CSIS director told Trudeau Emergencies Act ‘required’ to quell protest

David Vigneault’s recommendation to invoke the Emergencies Act is a significant boost to the federal government’s case

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OTTAWA — The head of Canada’s spy agency advised Prime Minister Justin Trudeau that invoking the Emergencies Act was “required” to deal with Freedom Convoy protests, despite his organization never finding it posed a specific threat to national security.

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Canadian Security Intelligence Service director David Vigneault told the Emergencies Act inquiry during a secret hearing that he advised Trudeau to invoke the act “based on his opinion of everything he had seen to that point” during a meeting on Feb. 13, the day before it was invoked.

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An unclassified summary of the secret hearing was made public by the commission on Monday. The hearing was held in private so that CSIS could share sensitive information with the Public Order Emergency Commission freely.

Vigneault’s recommendation is a significant boost to the federal government’s case in invoking the exceptional powers of the act on Feb. 14 to deal with the protests and blockades fighting COVID-19 public health restrictions and mandatory vaccination.

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The Emergencies Act requires that there be a threat to the security of Canada as defined by section two of the CSIS Act.

But Vigneault also told the inquiry that at no point did the Freedom Convoy ever “constitute a threat to the security of Canada,” but that assessment does not include other factors “such as economic harm or environmental harm, even public health harm, and the pandemic,” because they are not included within the confines of the CSIS Act.

Testifying again Monday, this time publicly, Vigneault explained that he made his recommendation based on a legal interpretation from the Justice Department that the act’s definition of a threat to the security of Canada was broader than the one it refers to in the CSIS Act.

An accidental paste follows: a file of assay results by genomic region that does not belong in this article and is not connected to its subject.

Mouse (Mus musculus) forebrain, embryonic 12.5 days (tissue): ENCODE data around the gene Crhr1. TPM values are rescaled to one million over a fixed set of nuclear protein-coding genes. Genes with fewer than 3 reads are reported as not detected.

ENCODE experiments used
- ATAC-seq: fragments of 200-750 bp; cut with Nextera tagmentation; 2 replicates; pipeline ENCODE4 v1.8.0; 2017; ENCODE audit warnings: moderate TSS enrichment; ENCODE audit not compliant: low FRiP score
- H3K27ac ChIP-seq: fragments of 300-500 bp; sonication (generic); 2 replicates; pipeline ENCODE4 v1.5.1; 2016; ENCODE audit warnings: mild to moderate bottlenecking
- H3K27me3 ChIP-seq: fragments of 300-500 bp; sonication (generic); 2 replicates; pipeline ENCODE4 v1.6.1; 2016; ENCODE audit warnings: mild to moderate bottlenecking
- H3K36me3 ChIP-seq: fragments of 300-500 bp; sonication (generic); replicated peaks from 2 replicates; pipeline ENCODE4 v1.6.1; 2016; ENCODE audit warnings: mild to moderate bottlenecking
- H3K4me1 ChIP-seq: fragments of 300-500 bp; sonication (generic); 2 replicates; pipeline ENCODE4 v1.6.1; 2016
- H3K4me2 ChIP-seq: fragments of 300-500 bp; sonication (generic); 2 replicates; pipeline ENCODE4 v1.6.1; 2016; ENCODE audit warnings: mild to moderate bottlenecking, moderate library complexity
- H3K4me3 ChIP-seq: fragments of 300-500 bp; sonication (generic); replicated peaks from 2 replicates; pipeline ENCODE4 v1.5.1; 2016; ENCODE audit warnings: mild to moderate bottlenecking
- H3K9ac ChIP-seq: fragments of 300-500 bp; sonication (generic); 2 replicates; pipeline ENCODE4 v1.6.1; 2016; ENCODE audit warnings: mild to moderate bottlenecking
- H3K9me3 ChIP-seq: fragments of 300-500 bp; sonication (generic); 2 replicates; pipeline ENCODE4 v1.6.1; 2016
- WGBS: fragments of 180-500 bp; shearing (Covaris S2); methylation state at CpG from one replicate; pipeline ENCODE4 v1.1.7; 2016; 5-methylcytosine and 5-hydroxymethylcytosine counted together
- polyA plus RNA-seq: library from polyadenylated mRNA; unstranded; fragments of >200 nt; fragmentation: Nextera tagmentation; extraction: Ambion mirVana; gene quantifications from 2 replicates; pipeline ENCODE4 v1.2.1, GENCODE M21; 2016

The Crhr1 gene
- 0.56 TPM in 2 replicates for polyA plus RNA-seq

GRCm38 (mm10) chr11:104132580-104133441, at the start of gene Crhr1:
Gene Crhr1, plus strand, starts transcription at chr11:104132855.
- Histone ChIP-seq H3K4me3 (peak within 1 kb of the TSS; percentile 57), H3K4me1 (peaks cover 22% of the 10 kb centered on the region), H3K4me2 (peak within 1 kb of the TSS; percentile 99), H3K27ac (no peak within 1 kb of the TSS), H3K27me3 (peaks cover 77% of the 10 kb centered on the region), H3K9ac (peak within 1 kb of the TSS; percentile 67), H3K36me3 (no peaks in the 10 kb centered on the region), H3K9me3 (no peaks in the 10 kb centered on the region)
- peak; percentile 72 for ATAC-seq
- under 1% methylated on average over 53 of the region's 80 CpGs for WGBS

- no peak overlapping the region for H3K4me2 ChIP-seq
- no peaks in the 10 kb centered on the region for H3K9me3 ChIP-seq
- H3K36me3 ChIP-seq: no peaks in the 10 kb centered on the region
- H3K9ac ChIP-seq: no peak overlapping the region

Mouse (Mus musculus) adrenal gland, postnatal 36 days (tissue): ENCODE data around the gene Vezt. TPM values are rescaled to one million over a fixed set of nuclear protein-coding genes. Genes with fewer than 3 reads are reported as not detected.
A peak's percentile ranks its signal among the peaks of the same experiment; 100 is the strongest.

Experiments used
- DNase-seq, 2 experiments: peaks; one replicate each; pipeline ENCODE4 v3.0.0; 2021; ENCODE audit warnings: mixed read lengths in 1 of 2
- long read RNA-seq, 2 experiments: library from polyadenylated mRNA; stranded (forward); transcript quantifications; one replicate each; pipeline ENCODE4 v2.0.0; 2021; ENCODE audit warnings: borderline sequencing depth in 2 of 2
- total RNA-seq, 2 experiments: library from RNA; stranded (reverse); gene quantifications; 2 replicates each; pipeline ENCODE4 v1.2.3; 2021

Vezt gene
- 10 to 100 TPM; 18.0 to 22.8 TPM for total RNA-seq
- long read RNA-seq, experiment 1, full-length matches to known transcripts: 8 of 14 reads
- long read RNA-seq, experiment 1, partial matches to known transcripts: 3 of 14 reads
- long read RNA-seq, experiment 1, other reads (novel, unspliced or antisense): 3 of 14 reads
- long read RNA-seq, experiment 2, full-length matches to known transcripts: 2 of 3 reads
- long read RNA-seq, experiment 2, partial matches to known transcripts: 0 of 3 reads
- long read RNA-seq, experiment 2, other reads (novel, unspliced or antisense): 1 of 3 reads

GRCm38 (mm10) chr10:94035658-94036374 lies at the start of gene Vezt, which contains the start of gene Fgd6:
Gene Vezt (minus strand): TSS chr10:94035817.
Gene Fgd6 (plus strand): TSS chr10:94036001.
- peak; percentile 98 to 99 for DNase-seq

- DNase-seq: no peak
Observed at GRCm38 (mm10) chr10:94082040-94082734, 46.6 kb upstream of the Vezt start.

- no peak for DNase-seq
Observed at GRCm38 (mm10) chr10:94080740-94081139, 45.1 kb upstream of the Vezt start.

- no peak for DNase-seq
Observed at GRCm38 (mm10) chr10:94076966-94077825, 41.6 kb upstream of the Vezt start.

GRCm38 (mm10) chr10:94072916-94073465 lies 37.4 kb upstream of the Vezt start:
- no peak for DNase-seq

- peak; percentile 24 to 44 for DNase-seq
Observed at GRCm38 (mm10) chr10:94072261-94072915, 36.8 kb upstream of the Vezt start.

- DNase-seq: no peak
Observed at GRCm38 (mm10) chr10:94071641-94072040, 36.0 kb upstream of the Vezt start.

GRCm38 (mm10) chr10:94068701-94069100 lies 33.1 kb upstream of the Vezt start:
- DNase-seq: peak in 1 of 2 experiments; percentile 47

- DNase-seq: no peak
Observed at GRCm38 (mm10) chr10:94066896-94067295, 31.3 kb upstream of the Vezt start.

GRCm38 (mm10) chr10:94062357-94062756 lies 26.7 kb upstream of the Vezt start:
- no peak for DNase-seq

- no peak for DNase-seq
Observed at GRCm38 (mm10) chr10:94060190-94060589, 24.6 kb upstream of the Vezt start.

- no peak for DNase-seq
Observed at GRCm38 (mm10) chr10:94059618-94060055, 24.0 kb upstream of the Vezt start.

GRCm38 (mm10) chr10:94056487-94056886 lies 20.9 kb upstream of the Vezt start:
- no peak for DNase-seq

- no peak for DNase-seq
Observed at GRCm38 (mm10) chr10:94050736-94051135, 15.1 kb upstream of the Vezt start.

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Many government witnesses, including the prime minister’s national security adviser Jody Thomas, have referred to that legal interpretation when arguing that cabinet could invoke the act because of a broader “national crisis” caused by Freedom Convoy blockades and protests.

That legal interpretation has not been made public because it is covered by solicitor-client privilege. In a statement, Canadian Constitution Foundation lawyer Sujit Choudhry called on the government to waive that protection and make the document public.

“Mr. Vigneault testedified today that he asked the Department of Justice for a legal opinion on threats to national security under the Emergencies Act. In fairness to the commission’s process, the federal government should waive solicitor-client privilege and publicly release this opinion,” he said.

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Vigneault also told the commission that the CSIS definition is badly out of date and should be updated.

“This provision was enacted nearly 40 years ago and there is a need for mature, public discourse around the reform of national security legislation,” he told the commission according to his witness statement.

Vigneault said CSIS was not “investigating the convoy,” but was monitoring individuals it already had under surveillance who might have been attending, as well as new “potential threats” who could be radicalized and emerge through the protests.